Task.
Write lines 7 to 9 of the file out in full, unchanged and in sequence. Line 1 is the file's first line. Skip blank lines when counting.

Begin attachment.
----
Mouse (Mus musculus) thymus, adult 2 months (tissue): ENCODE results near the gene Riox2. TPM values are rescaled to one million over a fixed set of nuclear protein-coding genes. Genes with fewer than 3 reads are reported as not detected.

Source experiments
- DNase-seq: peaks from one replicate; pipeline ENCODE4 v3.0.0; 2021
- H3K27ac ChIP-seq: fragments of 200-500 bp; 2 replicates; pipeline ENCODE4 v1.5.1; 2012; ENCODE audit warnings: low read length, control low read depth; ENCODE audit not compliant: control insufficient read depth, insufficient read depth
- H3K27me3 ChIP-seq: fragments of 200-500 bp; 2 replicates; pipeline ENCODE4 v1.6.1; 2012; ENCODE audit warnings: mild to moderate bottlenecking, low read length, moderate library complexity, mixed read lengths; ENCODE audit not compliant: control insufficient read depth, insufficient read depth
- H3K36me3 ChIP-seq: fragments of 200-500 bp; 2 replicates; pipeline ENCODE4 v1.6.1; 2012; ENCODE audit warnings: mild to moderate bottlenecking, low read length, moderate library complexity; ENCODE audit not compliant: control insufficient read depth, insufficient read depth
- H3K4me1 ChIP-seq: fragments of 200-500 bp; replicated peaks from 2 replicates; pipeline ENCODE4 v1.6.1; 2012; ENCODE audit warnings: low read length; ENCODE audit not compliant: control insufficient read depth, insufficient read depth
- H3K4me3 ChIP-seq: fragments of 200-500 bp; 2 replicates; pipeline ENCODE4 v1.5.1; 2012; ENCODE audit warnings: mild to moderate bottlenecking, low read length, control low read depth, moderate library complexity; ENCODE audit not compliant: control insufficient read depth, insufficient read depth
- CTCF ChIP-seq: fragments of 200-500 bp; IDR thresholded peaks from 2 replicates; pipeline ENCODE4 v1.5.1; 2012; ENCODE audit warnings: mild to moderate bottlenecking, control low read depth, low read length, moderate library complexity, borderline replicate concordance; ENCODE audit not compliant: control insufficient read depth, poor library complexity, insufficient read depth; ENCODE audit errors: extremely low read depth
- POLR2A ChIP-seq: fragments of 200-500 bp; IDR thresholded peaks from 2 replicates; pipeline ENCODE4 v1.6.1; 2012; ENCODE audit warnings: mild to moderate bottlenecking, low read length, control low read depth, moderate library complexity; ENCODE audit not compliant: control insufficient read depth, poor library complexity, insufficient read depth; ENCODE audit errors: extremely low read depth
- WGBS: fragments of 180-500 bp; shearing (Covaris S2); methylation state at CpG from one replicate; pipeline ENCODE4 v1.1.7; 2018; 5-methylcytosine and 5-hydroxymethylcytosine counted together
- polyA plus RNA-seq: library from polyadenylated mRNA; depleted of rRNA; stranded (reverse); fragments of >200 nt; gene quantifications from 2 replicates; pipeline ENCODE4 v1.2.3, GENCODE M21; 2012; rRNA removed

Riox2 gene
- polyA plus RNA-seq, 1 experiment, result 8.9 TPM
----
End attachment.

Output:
- H3K4me1 ChIP-seq: fragments of 200-500 bp; replicated peaks from 2 replicates; pipeline ENCODE4 v1.6.1; 2012; ENCODE audit warnings: low read length; ENCODE audit not compliant: control insufficient read depth, insufficient read depth
- H3K4me3 ChIP-seq: fragments of 200-500 bp; 2 replicates; pipeline ENCODE4 v1.5.1; 2012; ENCODE audit warnings: mild to moderate bottlenecking, low read length, control low read depth, moderate library complexity; ENCODE audit not compliant: control insufficient read depth, insufficient read depth
- CTCF ChIP-seq: fragments of 200-500 bp; IDR thresholded peaks from 2 replicates; pipeline ENCODE4 v1.5.1; 2012; ENCODE audit warnings: mild to moderate bottlenecking, control low read depth, low read length, moderate library complexity, borderline replicate concordance; ENCODE audit not compliant: control insufficient read depth, poor library complexity, insufficient read depth; ENCODE audit errors: extremely low read depth